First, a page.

Managing Risk in Asia-Pacific

Managing risk in the Asia-Pacific region is appreciably different from the approach in Europe and the U.S.—and that’s not even taking into account the influence of China and the trade wars. In this RMA Journal Q&A, Chris Yip, RMA’s relationship manager for Asia, discusses the particular risk management challenges in the region.  

RMA JOURNAL: Looking at the big picture of risk in Asia-Pacific, what are some basics that people should understand?

YIP: Many in the U.S. and Europe underestimate the complexity of the Asia-Pacific region. It is not a homogenous region with one currency and a more or less coordinated regulatory framework as in Europe and the U.S.

In Asia-Pacific there are multiple regulatory regimes spread over multiple jurisdictions, each with its own currency and legal system. Applying the same standard in Singapore to South Korea and Taiwan is not possible. Every country has its own challenges and risk profile—from developed and mature economies to emerging countries at the early stage of economic development. Nevertheless, some issues are common—for example, fraud, corruption, and managed financial markets that create wrong-way risks, as well as a lack of transparency and reliability of financial information.

All these complexities have to be part of the approach to risk management. In Asia-Pacific, for example, credit analysis in some countries can’t rely as much on public financial statements or regulatory reports as in Europe and the U.S. You need a different or composite approach—not necessarily worse or better, but different. And you have to adjust. A credit risk officer from the U.S. or Europe may find it difficult to adjust. It will usually take a longer period of time to understand the way risk is managed in the region. 

RMA JOURNAL: The trade war between the U.S. and China—and its impact on regional countries’ economies—is complicating and magnifying that risk. How can risk managers prepare?

YIP: Global supply chains are forced to adjust, with a material effect on world trade and potentially growth. This affects supply chains throughout Asia-Pacific, but the most affected, clearly, are the U.S. and China. The adjustment mechanisms are very complex. It’s difficult for risk management to manage these risks and uncertainty.

However, risk management doesn’t change at the end of the day. You should only take on risk exposures that are clearly defined and understood, and which your organization has the capacity to manage on an ongoing basis. The uncertainty created by trade wars has many organizations thinking twice before taking a position or increasing investment exposure to a country. Yet despite the uncertainty, there are opportunities.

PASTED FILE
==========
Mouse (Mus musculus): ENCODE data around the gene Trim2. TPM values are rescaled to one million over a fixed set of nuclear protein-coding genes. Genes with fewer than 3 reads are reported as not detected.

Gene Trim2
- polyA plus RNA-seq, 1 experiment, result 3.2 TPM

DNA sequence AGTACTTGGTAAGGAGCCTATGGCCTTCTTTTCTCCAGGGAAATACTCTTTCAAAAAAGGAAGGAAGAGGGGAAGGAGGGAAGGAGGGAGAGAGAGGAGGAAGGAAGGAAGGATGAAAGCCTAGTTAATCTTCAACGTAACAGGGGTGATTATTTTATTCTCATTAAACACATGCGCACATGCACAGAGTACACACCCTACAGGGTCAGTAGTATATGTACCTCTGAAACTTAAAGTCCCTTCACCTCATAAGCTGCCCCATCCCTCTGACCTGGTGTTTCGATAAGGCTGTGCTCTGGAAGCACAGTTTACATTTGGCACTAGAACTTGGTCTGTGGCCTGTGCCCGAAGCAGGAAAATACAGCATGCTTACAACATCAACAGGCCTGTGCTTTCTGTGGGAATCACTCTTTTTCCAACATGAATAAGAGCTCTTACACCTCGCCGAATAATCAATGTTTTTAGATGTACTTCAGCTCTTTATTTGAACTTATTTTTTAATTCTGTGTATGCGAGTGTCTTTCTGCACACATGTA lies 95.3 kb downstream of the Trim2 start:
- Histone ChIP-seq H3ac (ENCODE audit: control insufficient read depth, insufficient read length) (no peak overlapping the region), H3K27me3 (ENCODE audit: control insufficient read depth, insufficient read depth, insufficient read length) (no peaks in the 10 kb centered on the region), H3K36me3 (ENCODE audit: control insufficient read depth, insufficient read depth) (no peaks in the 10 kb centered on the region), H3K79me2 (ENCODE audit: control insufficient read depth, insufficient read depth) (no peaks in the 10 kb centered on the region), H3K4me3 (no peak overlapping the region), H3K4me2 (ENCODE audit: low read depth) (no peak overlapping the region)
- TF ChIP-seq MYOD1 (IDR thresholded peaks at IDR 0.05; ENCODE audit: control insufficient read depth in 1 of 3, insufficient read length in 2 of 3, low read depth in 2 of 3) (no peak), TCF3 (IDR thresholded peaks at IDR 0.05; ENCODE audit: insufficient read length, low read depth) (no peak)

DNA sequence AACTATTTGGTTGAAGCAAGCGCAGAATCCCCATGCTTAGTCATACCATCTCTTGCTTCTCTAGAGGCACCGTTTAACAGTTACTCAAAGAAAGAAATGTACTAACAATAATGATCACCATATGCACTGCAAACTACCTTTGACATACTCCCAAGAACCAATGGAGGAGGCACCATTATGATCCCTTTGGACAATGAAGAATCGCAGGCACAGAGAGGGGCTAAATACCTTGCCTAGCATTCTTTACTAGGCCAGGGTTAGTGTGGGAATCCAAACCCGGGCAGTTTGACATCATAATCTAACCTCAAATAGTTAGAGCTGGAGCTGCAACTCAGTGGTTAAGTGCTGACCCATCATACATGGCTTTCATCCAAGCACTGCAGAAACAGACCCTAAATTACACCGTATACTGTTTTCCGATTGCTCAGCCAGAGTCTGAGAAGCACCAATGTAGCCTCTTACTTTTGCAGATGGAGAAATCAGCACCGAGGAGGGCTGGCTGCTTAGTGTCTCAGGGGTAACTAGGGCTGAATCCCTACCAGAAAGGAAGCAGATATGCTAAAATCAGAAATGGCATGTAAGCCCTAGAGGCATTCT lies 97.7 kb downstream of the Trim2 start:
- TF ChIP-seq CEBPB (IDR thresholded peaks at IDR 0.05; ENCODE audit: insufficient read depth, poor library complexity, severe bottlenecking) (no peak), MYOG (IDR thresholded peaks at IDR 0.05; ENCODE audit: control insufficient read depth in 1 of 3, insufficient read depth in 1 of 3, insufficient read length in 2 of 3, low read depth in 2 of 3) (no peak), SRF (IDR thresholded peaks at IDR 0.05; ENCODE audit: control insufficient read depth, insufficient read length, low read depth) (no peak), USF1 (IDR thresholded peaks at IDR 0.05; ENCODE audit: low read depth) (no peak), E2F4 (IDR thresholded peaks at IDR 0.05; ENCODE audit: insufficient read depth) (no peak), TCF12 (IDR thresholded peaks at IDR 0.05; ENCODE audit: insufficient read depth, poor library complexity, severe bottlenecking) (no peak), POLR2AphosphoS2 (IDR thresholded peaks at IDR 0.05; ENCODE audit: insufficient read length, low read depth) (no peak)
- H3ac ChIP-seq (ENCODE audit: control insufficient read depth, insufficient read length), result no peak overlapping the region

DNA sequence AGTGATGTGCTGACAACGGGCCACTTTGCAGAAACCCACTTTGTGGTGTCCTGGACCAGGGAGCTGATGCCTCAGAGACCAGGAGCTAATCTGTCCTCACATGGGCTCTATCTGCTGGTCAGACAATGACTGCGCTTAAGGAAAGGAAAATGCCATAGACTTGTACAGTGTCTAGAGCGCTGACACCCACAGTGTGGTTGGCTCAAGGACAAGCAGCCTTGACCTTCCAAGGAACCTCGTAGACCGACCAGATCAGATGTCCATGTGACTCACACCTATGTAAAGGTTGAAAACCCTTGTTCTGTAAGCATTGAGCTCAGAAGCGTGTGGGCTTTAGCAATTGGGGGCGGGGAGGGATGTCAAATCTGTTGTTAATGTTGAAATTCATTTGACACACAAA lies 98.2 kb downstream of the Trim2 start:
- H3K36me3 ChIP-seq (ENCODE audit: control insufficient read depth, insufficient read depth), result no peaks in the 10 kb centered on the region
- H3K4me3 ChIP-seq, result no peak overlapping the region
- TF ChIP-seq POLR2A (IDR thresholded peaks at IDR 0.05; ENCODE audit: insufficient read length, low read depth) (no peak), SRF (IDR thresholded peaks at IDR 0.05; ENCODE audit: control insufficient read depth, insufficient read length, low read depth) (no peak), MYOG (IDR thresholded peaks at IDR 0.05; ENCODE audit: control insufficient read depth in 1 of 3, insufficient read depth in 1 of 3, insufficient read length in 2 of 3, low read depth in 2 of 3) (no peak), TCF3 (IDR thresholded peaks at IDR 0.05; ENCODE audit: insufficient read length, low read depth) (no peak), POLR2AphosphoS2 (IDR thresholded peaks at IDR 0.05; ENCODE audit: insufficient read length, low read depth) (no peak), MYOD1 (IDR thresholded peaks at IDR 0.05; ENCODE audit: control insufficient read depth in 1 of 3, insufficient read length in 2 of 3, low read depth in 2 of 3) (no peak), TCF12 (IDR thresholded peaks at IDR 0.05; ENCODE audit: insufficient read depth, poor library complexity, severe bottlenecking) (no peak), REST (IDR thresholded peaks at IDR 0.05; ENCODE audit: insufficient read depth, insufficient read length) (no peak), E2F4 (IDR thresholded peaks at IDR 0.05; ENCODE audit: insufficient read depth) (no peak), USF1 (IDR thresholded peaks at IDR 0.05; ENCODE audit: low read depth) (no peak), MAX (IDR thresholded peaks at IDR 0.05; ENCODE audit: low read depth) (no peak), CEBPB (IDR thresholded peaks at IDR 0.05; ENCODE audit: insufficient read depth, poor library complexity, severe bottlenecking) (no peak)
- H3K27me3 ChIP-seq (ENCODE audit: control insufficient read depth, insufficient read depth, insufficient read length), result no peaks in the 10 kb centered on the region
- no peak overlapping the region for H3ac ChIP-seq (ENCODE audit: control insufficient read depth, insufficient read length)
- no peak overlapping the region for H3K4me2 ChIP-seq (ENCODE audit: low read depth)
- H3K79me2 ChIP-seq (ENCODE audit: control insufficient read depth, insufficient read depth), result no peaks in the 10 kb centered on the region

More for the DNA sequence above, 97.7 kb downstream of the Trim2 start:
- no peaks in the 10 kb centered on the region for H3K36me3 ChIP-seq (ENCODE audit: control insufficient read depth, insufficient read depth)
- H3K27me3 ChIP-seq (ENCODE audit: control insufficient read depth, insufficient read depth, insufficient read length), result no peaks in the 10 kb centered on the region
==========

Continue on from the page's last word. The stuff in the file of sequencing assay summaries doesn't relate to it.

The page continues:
The art of risk management is to find opportunities where risks may not be as clearly identifiable and manageable. Going forward, I don’t think tariffs are the primary concern regarding China. If you look at the potential impact, even with a 25% tariff on all Chinese imports into the U.S., the direct impact on Chinese GDP growth would be 1 percentage point. From a headline reported perspective, there would be 5% growth versus 6% growth. For the U.S. economy, in a worst case, there would be an impact of 30 to 40 basis points on GDP growth.

Based on these factors, the economic impacts on the overall economies are manageable. However, the greater impact, and one more difficult to determine, is the second-order impact resulting from the uncertainty created by the trade dispute and its effect on business sentiment and consumer confidence—as these both drive private-sector investment and consumption.

RMA JOURNAL: So far, which countries have benefited from the trade war?

YIP: While there are always winners and losers in a trade war, the one between the U.S. and China is accelerating an existing trend. China’s position as a low-cost producer was already changing. Wages in China were already increasing without the trade war. And there was already a trend of moving production to lower-cost countries such as Vietnam, Malaysia, and India. Mexico, despite also being on the end of threatened actions by the Trump administration, has also benefited.

Many firms are beginning to build additional chains outside China to create a system that avoids existing tariff regimes and is more resilient and less vulnerable to trade wars. This action creates higher costs, but also provides more resilience.

But we can’t replace China overnight. It’s too big. In the short term we cannot move all production to Vietnam, which doesn’t have the capacity to do as much. Companies are leaving supply chains that serve the Chinese markets in place, and moving the ones that serve the U.S. That creates more resilience and a broader set of supply chains and production facilities.